The Assassin

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Authors: Evelyn Anthony
would never have used his niece … But if he were the target … It didn’t make sense.
    â€˜Can I ask you something?’ Elizabeth said. He drank his coffee and waited. ‘What have you come for? You said you didn’t know, but that can’t be true. What have you really come for?’
    She had a directness which surprised him. She asked a question and expected an answer, without guile. Perhaps American women were like this; perhaps they behaved with equality towards their men. ‘I don’t know,’ he said. ‘You shouldn’t keep asking questions; I told you before. The less you are mixed up with me the better, just in case I find myself in trouble.’
    â€˜Oh, you won’t,’ Elizabeth said. She had a pretty laugh and it was the first time he had heard it. ‘You don’t know my uncle. If you’re under his wing, nobody can lay a finger on you.’
    â€˜I’m glad to hear that,’ Keller said. ‘I feel much easier.’
    â€˜Forgetting about the passport—what are you really, then?’ she said. ‘French?’
    He nodded. ‘I’m French. Half-French anyway. I think my father was a German, but I don’t know. I was brought up in an orphanage and they didn’t have much information for me. I know I’m a bastard and that’s about all.
    â€˜That makes us both orphans,’ Elizabeth said. ‘My parents were killed two years ago. All I have is my uncle, and though I’m fond of him he isn’t exactly a second father.’
    â€˜You loved your parents,’ he said. ‘You must have had a happy life as a child. That’s what gives you that look.’
    â€˜What look?’
    â€˜The look that says, “The world belongs to me!”. I thought it was money. I think it was your happy childhood. You’re entitled to that look.’
    â€˜I’m not,’ she said. ‘Even if I had it. My childhood was extremely happy because of one person. My mother. She was what made my life from as far back as I can remember. She was the most gentle, interesting, artistic person—how she ever married my father I can’t think! He was such a Cameron, just like my uncle. Nothing existed except business and money; he adored my mother but he couldn’t have been further from her than we are now to Beirut. They had nothing in common at all, except me.’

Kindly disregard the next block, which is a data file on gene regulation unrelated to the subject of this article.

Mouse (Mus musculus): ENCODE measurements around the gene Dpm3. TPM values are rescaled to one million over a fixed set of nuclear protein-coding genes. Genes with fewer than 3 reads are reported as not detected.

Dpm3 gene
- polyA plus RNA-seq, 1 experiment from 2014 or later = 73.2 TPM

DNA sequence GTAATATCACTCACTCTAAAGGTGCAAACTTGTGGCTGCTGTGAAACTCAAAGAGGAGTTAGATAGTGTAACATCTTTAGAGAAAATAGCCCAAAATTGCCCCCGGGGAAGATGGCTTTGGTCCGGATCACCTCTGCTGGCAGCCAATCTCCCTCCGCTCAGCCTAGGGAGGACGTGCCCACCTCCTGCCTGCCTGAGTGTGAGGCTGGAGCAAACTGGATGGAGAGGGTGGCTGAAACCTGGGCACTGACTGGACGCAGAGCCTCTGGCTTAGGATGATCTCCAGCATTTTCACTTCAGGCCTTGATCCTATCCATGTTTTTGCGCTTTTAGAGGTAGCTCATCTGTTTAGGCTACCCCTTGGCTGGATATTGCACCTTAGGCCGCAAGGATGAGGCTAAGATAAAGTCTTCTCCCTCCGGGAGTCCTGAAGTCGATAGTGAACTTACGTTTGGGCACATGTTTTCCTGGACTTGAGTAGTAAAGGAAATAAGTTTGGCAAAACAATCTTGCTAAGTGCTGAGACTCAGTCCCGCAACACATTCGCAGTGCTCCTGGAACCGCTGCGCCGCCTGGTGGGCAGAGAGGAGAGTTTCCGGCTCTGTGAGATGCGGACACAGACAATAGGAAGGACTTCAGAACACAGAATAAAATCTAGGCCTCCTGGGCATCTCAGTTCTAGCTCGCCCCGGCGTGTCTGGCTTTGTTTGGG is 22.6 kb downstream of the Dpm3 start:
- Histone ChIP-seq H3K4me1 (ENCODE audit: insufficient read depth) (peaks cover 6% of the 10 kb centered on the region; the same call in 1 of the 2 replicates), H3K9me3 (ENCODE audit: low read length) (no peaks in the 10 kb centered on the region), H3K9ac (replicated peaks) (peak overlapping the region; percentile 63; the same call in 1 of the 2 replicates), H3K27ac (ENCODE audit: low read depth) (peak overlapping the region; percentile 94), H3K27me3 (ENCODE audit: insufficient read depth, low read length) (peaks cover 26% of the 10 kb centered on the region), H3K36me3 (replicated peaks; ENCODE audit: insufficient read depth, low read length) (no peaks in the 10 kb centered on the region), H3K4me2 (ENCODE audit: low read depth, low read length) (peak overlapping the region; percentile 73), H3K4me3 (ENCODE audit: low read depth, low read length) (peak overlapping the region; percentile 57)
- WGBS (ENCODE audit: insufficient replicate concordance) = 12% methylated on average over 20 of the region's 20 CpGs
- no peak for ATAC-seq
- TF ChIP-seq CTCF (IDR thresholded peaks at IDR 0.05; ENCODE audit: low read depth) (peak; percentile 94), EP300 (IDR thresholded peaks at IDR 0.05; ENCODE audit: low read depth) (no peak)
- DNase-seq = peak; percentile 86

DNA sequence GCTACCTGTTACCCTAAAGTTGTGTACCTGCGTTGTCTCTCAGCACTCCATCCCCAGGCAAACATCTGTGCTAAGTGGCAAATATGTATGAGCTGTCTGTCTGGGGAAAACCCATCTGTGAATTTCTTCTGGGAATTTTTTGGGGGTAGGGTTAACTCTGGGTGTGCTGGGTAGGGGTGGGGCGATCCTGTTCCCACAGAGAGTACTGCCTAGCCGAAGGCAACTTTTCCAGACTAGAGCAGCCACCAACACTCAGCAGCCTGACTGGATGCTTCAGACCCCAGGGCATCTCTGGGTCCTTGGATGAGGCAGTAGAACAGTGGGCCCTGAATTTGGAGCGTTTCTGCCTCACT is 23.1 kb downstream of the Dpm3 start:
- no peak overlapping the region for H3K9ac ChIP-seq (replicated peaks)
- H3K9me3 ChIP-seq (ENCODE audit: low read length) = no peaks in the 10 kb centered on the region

â€˜Maybe your mother loved him,’ Keller said. Suddenly he thought of Souha. ‘Women can love without any reason in it. Which is nice, for some men. Like your father.’
    â€˜I don’t think she loved him,’ Elizabeth said. ‘But she was too kind to let him know it. She was that sort of person. Camerons don’t think about themselves like ordinary people; they don’t think about whether they’re loved or not. They take it for granted they are.’
    â€˜Are you like that too?’
    â€˜No,’ she said. ‘No, I’ve no illusions about myself. In spite of the “look”, or whatever you call it. I thought I was in love once, a long time ago, and I thought he was in love with me. I found out very quickly that it wasn’t so. He came. He saw. He conquered. And he went. I believe I mentioned marriage or some silly joke like that. He used to stay in your room,’ she admitted. ‘I had it done up for him. But it was a long time ago; four years. Nobody’s been there since.’
    â€˜You don’t have to explain to me,’ Keller said. ‘It’s none of my business. By the way, you cook well. I didn’t know rich women knew how to cook.’
    â€˜Maybe in Europe they don’t. In America we’re brought up to be useful, independent. There’s none of this servant fetish I find abroad. I can cook, I can sew, I can drive any make of car on the market, and I’m pretty good with children. I don’t do a job because—well, I don’t need

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